Senator Hoskins welcomed seventh-grade students from Bueker Middle School, in Marshall. The students, accompanied by their instructor Lori Peel, visited the Capitol for a rally sponsored by the Gifted Association of Missouri.
This week, I presented legislation that asks Missouri voters to enshrine the right to hunt and fish in Missouri’s Constitution. Senate Joint Resolution 62 simply states that “the citizens of this state have a right to hunt, fish and harvest wildlife.” The measure, which requires a vote of the people, says that no rule or regulation shall unreasonably restrict traditional methods and devices of harvesting fish and game.
The resolution, which was heard by the Senate Agriculture, Food Production and Outdoor Resources Committee, recognizes the role of the Conservation Commission in managing and regulating wildlife and forestry resources in Missouri and does not modify any provision of law relating to trespass or property rights. It does, however, declare that public hunting and fishing shall be the preferred means of managing and controlling Missouri’s wildlife.
Currently, 22 states – including six of the eight surrounding Missouri – have constitutional provisions guaranteeing the right to hunt and fish. While Vermont wrote the right into its constitution in 1777, the other states have all adopted the right in the past 25 years. My sense is that most of these laws were passed in response to threats to traditional hunting and fishing practices from animal rights advocates and anti-hunting organizations. Similar to Missouri’s right-to-farm law, this measure will ensure that our heritage of sportsmanship will continue for generations to come.
In other legislative activity this week, the Senate endured an overnight filibuster lasting more than 18 hours. The lengthy debate stalled a measure to change the way asbestos-related injury claims are handled in Missouri, but lawmakers didn’t waste the time. While discussions continued on the floor, negotiations were underway on a measure to limit punitive damages in Missouri. This bill addresses the huge punishments sometimes awarded in lawsuits. The best example of this was probably the case of the New Mexico woman who was burned by hot coffee served by a fast food restaurant. That woman received $200,000 in compensatory damages, but was initially awarded $2.7 million in punitive damages. Senate Bill 591 limits punitive damages to cases when a plaintiff shows clear and convincing evidence that a defendant “intentionally harmed the plaintiff without just cause or acted with a deliberate and flagrant disregard for the safety of others.” The measure still allows punitive damages when they’re warranted, but I believe it will go a long way to curb frivolous lawsuits and avoid excessive settlements that harm Missouri businesses.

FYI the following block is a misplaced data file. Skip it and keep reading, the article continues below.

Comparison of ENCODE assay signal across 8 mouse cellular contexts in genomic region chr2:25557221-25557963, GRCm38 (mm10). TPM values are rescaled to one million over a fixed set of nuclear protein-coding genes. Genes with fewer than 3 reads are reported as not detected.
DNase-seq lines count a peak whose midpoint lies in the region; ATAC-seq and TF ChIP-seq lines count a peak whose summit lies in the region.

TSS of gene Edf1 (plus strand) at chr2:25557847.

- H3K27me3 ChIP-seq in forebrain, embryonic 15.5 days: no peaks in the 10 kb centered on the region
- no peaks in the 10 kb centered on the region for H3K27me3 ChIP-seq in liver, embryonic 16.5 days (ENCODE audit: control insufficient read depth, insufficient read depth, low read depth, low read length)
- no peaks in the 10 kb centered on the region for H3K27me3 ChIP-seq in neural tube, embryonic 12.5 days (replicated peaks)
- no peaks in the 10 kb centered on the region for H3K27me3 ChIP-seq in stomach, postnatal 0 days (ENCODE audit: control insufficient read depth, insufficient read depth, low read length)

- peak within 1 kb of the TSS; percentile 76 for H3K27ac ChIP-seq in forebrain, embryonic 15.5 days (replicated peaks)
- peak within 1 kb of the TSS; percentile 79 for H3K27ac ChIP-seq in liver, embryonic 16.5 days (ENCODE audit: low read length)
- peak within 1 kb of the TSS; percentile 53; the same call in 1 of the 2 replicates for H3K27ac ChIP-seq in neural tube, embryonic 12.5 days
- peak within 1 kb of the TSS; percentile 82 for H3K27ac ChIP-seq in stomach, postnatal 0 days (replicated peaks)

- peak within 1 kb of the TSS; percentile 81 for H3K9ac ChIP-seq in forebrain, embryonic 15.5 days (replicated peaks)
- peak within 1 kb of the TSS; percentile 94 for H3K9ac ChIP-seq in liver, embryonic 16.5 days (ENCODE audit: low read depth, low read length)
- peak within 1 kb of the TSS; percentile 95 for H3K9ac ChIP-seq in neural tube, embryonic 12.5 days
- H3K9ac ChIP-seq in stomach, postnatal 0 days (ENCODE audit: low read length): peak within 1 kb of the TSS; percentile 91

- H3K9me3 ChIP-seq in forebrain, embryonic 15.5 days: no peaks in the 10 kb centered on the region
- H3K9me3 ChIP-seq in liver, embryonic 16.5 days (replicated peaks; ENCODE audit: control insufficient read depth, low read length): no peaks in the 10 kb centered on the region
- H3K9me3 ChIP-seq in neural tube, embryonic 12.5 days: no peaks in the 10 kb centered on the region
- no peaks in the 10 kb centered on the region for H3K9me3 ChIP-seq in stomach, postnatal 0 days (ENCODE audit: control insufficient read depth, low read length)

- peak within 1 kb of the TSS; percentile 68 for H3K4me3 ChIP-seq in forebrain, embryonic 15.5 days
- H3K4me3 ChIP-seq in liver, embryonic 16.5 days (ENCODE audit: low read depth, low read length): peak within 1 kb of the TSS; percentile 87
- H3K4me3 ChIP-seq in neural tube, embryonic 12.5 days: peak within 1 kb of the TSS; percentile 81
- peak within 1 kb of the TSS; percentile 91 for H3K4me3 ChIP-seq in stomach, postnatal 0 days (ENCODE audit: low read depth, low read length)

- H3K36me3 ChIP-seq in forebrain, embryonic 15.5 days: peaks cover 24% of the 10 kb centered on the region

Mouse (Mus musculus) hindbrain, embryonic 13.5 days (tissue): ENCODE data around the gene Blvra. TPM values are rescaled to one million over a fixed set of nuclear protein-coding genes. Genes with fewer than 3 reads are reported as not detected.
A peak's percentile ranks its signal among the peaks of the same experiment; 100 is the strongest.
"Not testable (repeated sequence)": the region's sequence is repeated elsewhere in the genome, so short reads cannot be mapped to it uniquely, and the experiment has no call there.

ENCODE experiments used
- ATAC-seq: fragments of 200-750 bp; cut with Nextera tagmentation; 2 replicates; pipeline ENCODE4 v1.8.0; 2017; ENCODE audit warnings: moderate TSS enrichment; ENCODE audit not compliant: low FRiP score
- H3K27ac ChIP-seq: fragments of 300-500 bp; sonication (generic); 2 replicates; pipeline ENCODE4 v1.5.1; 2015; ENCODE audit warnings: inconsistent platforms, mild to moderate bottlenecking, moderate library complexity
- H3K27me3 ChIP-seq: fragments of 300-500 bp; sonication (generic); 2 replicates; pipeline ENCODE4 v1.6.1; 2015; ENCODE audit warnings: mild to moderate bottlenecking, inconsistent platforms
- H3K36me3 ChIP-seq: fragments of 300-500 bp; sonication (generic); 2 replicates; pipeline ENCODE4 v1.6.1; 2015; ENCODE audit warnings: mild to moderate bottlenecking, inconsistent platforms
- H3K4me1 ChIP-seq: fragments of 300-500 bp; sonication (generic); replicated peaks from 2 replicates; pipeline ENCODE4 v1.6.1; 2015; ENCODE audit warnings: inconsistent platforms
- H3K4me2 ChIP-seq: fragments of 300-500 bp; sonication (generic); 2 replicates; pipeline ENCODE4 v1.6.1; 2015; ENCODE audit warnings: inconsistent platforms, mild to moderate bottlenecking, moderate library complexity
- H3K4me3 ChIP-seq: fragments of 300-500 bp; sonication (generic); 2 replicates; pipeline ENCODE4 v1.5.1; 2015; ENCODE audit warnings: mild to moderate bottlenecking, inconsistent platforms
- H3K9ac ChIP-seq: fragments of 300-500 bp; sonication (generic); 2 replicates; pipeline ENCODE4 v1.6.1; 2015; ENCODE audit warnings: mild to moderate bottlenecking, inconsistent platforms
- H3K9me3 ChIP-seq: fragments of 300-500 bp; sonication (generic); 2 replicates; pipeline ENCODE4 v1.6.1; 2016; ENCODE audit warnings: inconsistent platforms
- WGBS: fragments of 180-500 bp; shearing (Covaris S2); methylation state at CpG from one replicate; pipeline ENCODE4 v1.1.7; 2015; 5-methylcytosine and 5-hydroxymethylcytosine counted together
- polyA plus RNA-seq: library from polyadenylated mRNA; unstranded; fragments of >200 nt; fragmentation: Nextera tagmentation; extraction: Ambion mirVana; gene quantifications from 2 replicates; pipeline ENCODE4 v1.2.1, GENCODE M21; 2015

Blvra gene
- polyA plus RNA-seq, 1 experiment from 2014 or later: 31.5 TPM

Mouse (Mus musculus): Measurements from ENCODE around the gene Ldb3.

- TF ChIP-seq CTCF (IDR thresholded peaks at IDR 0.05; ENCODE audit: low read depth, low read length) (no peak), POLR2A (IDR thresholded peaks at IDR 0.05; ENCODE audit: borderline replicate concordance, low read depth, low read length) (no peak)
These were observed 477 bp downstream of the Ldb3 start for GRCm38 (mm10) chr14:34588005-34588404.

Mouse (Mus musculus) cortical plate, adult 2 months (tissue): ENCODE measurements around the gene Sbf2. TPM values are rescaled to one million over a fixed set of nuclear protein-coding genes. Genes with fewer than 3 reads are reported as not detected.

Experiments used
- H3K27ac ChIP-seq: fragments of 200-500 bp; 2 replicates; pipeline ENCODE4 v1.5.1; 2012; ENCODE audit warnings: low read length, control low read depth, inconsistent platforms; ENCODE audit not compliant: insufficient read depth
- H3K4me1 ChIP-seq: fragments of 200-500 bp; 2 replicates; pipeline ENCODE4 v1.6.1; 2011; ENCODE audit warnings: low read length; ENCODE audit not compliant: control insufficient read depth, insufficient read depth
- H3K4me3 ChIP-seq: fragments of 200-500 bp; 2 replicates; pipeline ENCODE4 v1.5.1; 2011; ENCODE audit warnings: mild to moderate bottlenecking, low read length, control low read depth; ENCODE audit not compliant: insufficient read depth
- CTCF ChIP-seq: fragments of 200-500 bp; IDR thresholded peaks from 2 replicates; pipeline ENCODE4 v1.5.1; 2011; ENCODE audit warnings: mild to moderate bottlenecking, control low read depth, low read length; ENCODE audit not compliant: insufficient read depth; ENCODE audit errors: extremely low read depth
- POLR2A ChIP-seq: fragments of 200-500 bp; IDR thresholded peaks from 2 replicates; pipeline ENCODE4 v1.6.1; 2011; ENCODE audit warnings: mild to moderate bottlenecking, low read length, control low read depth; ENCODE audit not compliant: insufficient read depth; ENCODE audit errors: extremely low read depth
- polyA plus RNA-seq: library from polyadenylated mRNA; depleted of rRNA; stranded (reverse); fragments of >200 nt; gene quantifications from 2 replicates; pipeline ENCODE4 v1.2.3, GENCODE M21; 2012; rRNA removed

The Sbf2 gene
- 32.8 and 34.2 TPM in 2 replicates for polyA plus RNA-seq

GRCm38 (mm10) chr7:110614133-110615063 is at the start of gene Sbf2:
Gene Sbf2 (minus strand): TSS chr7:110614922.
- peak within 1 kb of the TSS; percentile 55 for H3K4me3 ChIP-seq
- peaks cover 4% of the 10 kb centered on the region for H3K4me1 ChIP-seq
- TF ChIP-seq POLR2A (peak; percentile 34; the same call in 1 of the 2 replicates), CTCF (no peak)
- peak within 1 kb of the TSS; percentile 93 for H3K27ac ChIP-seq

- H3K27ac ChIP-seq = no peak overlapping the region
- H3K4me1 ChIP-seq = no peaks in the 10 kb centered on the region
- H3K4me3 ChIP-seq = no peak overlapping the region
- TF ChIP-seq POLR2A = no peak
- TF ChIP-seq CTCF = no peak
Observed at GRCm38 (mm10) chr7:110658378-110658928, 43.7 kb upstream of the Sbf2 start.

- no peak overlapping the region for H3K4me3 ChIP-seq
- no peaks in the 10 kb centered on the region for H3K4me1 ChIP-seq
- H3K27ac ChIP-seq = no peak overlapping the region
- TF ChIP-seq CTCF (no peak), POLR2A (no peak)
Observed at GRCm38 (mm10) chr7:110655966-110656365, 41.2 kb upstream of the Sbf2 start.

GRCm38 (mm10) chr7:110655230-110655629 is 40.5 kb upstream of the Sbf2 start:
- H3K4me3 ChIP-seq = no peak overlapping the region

It was my pleasure to welcome a number of visitors to the State Capitol this week. Among those who stopped by the office were Ray County Public Administrator Shannon Wollard, a delegation of motorcycle enthusiasts from District 21 who came to Jefferson City as part of a grassroots advocacy day through the Freedom of the Road Riders organization and a group of extremely bright young students who attended a rally sponsored by the Gifted Association of Missouri. I was especially happy to visit with these exceptional students and tell them about Senate Bill 645, which requires schools to establish specialized educational programs for gifted children.
I’m always happy to take time for visitors from the eight counties I serve in the Senate. Please be aware that the Legislature is typically in session Monday afternoon through Thursday morning, so it’s best if you schedule your visits on those days. A steady schedule of committee hearings and floor action keeps me tied up, but if you’ll reach out to Kelley Rogers in my office, she can help coordinate the best time to stop by. I encourage all visitors to explore our beautiful Capitol building and see the Missouri State Museum on the first floor. Free guided tours of the Capitol are available on the hour, from 9 a.m. until 3 p.m.
As always, I appreciate hearing your comments, opinions and concerns. Please feel free to contact me in Jefferson City at 573-751-4302.